- Wednesday, June 15, 2011, 6 p.m.
- Hayden Middle School, Hayden, CO
Steamboat Springs The Hayden School District will announce its two finalists for the Secondary Schools principal position during a board meeting Wednesday night.
The candidates, whose names superintendent Mike Luppes declined to release before the meeting, will interview with School Board members in executive session. After the interviews, the board is expected to announce the time and date of a special meeting next week where the new principal will be hired.
“They’re two amazing candidates, and they just bring a little bit of a different mix of potential to the position,” School Board President Brian Hoza said. “It’s important for members of the board to meet all the candidates, and in a district of our size, it’s critical we have a strong relationship.”
Hoza said one of the candidates still being considered is a district employee.
Luppes said he was proud of the search process that invited community members to join the district in interviews with the candidates.
“A lot of times we would just make a recommendation to the board about a candidate, but we thought it would be more fair for the board and the community to meet and talk to the finalists before a decision is made,” Luppes said. “We had a tremendous pool of candidates.”
Hayden initiated the search for their next Secondary Schools principal after Troy Zabel, a longtime Hayden resident who graduated from the high school himself in 1983, announced he was leaving to serve as a superintendent in the Bayfield School District, a 1,350-student district less than 20 miles southeast of Durango.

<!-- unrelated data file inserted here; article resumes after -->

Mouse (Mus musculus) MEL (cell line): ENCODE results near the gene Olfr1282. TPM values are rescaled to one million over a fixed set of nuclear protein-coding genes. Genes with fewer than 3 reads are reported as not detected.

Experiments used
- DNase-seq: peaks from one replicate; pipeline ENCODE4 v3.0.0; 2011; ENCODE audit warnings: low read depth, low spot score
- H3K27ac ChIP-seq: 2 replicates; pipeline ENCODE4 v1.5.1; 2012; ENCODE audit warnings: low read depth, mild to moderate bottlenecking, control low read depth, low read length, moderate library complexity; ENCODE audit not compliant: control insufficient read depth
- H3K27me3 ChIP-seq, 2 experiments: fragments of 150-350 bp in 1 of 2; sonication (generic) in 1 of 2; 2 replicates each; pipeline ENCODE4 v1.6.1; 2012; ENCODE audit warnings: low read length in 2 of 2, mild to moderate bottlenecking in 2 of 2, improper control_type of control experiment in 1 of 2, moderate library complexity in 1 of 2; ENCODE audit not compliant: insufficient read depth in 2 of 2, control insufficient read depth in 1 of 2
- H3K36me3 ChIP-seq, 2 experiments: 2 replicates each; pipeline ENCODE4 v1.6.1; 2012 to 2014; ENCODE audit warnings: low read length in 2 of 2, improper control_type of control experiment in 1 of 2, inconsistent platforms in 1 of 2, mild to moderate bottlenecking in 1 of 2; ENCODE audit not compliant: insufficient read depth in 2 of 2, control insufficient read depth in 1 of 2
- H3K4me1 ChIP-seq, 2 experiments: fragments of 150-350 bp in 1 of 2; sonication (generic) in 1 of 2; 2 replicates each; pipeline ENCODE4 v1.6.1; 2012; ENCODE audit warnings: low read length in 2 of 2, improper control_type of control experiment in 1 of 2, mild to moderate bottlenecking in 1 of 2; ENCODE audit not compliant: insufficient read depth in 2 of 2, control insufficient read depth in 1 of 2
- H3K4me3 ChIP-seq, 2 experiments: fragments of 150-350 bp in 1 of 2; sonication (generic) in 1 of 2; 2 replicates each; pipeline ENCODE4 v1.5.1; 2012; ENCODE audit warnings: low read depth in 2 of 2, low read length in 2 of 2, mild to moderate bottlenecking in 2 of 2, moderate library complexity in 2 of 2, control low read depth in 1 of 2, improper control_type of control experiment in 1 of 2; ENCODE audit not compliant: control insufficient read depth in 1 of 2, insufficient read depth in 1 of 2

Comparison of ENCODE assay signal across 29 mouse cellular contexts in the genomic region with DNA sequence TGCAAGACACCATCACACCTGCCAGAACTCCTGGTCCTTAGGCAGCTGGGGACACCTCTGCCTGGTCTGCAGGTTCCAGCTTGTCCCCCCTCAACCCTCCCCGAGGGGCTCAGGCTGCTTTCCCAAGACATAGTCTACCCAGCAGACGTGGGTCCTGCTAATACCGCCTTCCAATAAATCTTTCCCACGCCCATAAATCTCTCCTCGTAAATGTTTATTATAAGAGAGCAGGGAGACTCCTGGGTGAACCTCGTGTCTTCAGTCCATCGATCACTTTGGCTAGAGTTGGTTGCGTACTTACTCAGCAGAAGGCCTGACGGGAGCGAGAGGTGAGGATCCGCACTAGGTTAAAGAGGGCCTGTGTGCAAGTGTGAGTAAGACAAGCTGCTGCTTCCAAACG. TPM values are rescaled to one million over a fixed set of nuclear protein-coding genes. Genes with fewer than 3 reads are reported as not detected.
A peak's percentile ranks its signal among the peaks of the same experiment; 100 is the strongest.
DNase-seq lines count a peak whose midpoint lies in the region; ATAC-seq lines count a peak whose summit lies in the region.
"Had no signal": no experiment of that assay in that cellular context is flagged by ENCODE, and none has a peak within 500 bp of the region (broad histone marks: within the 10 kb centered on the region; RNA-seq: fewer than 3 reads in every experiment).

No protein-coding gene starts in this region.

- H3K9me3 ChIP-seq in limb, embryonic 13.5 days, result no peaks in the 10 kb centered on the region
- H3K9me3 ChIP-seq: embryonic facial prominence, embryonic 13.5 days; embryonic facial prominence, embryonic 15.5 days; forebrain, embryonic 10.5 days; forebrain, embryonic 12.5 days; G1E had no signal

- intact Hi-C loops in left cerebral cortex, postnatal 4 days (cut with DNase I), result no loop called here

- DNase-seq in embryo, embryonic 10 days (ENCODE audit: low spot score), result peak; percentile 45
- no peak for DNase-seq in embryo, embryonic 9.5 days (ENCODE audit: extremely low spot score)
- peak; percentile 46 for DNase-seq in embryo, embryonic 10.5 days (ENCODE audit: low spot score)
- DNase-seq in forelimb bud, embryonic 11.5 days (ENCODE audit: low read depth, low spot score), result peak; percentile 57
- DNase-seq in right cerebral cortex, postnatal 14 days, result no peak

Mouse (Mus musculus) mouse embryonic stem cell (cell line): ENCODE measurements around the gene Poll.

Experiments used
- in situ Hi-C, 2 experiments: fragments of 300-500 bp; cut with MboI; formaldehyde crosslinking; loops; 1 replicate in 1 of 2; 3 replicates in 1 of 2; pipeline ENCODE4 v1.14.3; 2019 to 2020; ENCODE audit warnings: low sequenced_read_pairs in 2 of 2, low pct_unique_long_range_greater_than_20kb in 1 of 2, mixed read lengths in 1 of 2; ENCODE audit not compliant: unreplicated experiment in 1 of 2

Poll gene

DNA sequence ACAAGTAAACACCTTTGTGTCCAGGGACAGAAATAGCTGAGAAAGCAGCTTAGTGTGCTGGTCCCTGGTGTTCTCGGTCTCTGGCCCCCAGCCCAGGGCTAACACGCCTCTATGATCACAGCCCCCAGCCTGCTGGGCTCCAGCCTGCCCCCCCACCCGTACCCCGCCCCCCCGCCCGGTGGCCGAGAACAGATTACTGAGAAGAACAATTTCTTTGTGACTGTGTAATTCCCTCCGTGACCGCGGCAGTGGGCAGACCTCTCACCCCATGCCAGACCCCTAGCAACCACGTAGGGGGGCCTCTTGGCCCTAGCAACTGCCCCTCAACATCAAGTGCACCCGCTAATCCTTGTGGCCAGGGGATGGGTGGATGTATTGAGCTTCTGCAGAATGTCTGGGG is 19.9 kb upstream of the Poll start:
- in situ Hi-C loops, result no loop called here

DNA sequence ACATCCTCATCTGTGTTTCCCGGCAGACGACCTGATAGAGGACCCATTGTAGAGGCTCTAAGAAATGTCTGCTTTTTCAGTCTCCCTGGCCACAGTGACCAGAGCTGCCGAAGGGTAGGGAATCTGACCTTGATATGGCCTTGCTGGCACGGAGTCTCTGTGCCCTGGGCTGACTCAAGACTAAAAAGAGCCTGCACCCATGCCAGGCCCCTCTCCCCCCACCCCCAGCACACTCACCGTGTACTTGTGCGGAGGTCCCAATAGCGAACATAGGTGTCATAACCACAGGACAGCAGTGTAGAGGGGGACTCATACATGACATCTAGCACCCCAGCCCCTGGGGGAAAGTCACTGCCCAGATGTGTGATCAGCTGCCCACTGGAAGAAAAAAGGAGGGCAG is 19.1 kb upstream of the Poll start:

The district received 15 applications for the position, and a committee that included School Board members, parents and teachers interviewed the four finalists last week.
Also Wednesday night, the School Board is expected to formally approve a 2011-12 budget, a draft of which was presented to board members at a meeting last month. Hayden Finance Director Jnl Linsacum said the proposed budget includes about $80,000 in cuts after the district applies funds gained by a voter-approved property tax increase of $321,522.
“The thing that has helped us so much this year was the mill levy override, and we have to thank the public for that,” Linsacum said. “That’s why the state cuts weren’t as drastic for us this year.”
The district did not have to reduce any existing staff positions this year, although some positions that were vacated by retirement or resignations will remain unfilled. However, proposed cuts include a 10 percent reduction in school supplies budgets as well as a change in policy that would have students pay for travel expenses for extra-curricular activities.
Hoza said that as the district continues to examine its budget there’s less room for cuts that won’t have an impact on students.
“It’s harder to find the places to adjust,” he said.
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